Information Requirements under the Essential-Use Concept: PFAS Case Studies
By Juliane Glüge, Rachel London, Ian T Cousins, Jamie DeWitt, Gretta Goldenman, Dorte Herzke, Rainer Lohmann, Mark Miller, Carla A Ng, Sharyle Patton, Xenia Trier, Zhanyun Wang, and Martin Scheringer
Environ Sci Technol
October 11, 2021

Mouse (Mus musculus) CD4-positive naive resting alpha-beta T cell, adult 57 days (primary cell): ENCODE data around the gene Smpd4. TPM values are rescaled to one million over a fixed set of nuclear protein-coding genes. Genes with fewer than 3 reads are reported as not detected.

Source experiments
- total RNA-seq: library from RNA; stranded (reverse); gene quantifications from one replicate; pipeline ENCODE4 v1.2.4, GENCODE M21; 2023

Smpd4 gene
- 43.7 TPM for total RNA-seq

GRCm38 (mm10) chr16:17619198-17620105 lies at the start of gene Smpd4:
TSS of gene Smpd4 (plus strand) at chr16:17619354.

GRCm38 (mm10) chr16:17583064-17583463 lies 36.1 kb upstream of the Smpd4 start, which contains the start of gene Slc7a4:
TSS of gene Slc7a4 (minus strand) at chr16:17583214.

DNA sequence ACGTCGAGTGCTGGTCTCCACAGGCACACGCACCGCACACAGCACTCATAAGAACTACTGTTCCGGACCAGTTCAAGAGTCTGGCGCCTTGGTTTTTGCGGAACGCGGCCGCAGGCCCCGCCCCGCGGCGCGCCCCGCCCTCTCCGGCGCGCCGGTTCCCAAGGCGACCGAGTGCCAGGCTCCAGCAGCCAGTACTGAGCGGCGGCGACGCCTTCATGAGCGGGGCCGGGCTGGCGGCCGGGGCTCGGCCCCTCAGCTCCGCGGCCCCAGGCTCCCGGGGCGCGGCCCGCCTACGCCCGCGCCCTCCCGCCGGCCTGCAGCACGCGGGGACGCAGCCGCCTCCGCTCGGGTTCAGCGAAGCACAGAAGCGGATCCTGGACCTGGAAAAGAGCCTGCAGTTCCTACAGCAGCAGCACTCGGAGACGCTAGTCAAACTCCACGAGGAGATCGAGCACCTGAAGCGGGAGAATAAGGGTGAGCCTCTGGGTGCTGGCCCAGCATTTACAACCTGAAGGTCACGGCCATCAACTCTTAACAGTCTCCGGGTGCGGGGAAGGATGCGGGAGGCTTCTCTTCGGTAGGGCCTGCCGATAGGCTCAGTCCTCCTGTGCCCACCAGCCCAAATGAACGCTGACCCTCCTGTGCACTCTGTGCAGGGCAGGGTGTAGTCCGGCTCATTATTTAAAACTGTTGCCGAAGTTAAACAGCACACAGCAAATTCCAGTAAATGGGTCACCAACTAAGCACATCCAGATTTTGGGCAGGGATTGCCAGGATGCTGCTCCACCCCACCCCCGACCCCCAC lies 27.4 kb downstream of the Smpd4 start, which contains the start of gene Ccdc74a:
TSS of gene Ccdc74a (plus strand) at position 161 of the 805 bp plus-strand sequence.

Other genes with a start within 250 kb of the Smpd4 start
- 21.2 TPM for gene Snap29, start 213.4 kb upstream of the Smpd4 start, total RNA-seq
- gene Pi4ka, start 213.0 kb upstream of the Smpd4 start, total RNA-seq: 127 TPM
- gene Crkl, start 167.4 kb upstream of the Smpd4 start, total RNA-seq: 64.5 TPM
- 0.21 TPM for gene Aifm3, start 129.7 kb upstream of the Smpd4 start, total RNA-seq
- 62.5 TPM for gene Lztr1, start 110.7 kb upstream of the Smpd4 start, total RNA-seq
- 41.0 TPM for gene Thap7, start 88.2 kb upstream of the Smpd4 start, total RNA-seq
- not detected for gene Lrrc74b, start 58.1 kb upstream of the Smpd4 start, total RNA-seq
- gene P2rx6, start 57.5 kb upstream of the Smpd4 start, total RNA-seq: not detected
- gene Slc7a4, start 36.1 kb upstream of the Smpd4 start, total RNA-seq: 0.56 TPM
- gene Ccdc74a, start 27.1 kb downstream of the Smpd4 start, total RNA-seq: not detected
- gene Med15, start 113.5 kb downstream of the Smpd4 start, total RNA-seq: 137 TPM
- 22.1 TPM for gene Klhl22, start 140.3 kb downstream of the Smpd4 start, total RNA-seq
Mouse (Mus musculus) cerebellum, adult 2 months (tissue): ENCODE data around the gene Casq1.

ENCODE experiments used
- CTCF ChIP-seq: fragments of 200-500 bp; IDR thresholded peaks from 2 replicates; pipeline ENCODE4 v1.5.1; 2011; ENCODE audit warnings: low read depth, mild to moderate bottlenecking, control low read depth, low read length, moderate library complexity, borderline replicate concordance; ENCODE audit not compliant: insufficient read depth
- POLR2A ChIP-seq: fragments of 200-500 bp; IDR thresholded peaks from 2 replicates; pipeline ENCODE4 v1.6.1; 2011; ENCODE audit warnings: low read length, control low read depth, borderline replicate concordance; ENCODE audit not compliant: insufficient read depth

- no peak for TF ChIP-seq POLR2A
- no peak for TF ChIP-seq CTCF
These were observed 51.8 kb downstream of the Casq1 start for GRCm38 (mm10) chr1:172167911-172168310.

Per- and polyfluoroalkyl substances (PFAS) are a class of substances for which there are widespread concerns about their extreme persistence in combination with toxic effects. It has been argued that PFAS should only be employed in those uses that are necessary for health or safety or are critical for the functioning of society and where no alternatives are available ("essential-use concept"). Implementing the essential-use concept requires a sufficient understanding of the current uses of PFAS and of the availability, suitability, and hazardous properties of alternatives. To illustrate the information requirements under the essential-use concept, we investigate seven different PFAS uses, three in consumer products and four industrial applications. We investigate how much information is available on the types and functions of PFAS in these uses, how much information is available on alternatives, their performance and hazardous properties and, finally, whether this information is sufficient as a basis for deciding on the essentiality of a PFAS use. The results show (i) the uses of PFAS are highly diverse and information on alternatives is often limited or lacking; (ii) PFAS in consumer products often are relatively easy to replace; (iii) PFAS uses in industrial processes can be highly complex and a thorough evaluation of the technical function of each PFAS and of the suitability of alternatives is needed; (iv) more coordination among PFAS manufacturers, manufacturers of alternatives to PFAS, users of these materials, government authorities, and other stakeholders is needed to make the process of phasing out PFAS more transparent and coherent.